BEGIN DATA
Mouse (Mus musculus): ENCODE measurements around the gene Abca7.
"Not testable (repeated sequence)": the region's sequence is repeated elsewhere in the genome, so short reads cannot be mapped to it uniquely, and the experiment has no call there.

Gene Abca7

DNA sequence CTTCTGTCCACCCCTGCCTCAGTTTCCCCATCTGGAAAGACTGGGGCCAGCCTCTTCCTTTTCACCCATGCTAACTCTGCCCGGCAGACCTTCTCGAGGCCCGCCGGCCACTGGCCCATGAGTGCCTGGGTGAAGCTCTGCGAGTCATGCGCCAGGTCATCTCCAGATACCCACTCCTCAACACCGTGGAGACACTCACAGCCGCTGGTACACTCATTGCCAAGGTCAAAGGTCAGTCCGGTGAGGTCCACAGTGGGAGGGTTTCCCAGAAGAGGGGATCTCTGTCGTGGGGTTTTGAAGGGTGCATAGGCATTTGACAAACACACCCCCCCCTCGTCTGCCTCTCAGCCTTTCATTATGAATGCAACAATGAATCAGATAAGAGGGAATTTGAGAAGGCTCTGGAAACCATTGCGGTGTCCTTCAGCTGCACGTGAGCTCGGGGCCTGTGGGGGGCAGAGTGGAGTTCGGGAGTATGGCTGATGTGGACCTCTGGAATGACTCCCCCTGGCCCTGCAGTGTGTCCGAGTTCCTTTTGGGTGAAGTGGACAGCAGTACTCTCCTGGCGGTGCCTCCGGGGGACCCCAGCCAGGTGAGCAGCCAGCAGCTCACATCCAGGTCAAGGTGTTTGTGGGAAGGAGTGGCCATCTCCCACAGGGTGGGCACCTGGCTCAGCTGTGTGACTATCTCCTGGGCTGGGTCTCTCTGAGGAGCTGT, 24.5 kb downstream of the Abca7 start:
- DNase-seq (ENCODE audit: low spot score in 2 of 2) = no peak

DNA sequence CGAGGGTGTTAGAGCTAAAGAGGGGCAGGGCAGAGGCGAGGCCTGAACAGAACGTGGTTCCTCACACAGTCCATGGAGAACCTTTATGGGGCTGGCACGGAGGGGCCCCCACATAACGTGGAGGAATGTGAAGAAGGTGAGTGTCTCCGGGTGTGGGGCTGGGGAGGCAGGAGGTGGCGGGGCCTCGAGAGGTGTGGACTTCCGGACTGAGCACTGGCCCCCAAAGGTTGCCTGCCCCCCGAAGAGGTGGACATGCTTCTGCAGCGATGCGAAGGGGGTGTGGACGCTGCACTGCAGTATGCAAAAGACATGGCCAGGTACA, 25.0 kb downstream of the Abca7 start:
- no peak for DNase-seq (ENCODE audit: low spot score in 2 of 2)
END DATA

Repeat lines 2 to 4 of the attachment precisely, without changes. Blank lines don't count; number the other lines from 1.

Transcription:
"Not testable (repeated sequence)": the region's sequence is repeated elsewhere in the genome, so short reads cannot be mapped to it uniquely, and the experiment has no call there.

Gene Abca7

DNA sequence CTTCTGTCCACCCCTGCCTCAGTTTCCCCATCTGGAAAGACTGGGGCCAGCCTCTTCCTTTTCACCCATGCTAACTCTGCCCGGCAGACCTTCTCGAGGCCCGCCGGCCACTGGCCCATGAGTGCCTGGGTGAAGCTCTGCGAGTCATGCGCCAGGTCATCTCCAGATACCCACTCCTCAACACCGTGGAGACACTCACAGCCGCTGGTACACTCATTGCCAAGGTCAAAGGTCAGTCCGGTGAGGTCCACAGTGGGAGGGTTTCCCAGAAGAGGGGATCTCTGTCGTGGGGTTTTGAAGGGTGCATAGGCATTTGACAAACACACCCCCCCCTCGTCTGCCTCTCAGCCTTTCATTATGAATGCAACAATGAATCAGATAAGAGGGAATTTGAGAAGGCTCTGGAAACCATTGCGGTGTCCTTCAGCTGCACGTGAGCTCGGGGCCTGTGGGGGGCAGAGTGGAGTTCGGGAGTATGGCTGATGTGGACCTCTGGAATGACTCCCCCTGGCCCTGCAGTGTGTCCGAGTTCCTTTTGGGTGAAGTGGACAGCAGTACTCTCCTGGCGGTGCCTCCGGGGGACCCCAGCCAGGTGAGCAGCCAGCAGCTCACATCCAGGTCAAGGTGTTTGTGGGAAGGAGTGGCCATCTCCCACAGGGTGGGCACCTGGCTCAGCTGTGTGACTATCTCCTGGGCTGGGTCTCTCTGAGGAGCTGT, 24.5 kb downstream of the Abca7 start: